Also for what its worth, its way easier to do what you are doing while the trees are small.  Once the tree gets larger its even more difficult to multigraft or top work cherimoyas. 
« Last Edit: January 11, 2022, 01:25:47 PM by spaugh »
Brad Spaugh

Jack, Nipomo

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Re: Grafting annona to lower lateral branches - any secrets to success?
« Reply #4 on: January 12, 2022, 08:47:23 AM »
Besides cutting back the original tree to force growth in the grafts, lateral grafted branches need to be staked up vertically to encourage growth.  Grafts on vertical branches respond better as a result of geotropism.  Seedling roots go down, shoots go up as they respond to gravity.

Seanny

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Re: Grafting annona to lower lateral branches - any secrets to success?
« Reply #5 on: January 12, 2022, 02:00:21 PM »
Atemoya has strong apical dominance.
On small tree, 3rd branch from top doesn’t grow well.
It get worst when 3rd branch get a little shade from branches above.

I have AP on cherimoya rootstock.
I graft other varieties on the AP branches.

I have a Dream on cherimoya rootstock.
I graft other varieties on the Dream branches.

I have a cherimoya with a few branches.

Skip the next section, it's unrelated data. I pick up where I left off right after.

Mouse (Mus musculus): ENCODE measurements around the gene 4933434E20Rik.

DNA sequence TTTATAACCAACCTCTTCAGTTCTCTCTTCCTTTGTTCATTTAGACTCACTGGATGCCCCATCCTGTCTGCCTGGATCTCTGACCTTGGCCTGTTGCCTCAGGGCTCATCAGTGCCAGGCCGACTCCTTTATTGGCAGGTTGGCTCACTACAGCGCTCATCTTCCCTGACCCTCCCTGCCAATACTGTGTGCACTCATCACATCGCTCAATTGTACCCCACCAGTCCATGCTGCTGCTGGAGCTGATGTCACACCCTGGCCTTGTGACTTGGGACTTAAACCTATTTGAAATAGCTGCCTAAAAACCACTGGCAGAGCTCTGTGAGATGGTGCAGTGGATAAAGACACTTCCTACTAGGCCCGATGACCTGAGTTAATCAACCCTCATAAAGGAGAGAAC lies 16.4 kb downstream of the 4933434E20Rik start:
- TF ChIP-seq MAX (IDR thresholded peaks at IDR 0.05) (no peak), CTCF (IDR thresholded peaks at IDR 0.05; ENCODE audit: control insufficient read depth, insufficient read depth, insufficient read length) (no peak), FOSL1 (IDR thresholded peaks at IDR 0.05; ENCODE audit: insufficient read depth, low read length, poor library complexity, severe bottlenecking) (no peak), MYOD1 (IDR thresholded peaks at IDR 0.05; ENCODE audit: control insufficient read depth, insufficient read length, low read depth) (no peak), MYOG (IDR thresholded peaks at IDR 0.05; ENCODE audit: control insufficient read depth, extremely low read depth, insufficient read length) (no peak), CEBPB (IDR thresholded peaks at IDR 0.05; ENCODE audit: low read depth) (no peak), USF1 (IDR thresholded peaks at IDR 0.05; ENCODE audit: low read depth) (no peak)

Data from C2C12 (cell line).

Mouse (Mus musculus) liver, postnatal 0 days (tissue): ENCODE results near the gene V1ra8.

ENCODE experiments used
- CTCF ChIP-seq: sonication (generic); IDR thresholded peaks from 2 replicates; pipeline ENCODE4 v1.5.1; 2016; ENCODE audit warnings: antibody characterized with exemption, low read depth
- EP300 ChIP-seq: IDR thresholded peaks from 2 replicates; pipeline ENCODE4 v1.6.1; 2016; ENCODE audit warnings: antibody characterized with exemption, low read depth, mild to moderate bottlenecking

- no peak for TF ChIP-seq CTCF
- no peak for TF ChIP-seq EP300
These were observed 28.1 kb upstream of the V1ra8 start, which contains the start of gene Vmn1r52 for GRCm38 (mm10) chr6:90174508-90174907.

I graft other varieties on those

There were many graft failures when those trees were small.
Much less failures when the trees were bigger.

Many ways to get a multi-graft tree.


sc4001992

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Re: Grafting annona to lower lateral branches - any secrets to success?
« Reply #6 on: January 12, 2022, 03:10:51 PM »
Jack and Seanny, what you say makes sense. I had a very large cherimoya tree (15-20 ft tall x 20ft wide, cut back every year) with 2 ft diameter trunk which had many big side branches, shaped well (expanded paraboloid). When I mult-grafted that tree I had no problems with new grafts added to the strong lateral branches. Now I removed that tree and I have another tall cherimoya tree which grows to 15-20 feet tall every year straight up next to my block wall and I cut it back down to 15 ft. This tree is also old and has a two trunks of 4-6" diameter but not hardly any laterial/side branches (5ft wide). I have been trying to add new cherimoya/atemoya scions on this tree for many years but all (100%) my grafts eventually fail. I thought it was my grafting timing but now it makes sense what you say.  I should cut it back down to 4 ft tall and only graft on the vertical branches.

I have many other cherimoyas in pots and my grafts on those plants take and scions are growing well. Also did notice if I did not cut off/top the straight branches that I'm grafting to (like a side veneer) my grafts usually would fail. I don't have much problems with other fruit trees but Cherimoyas seems to be more picky on this issue.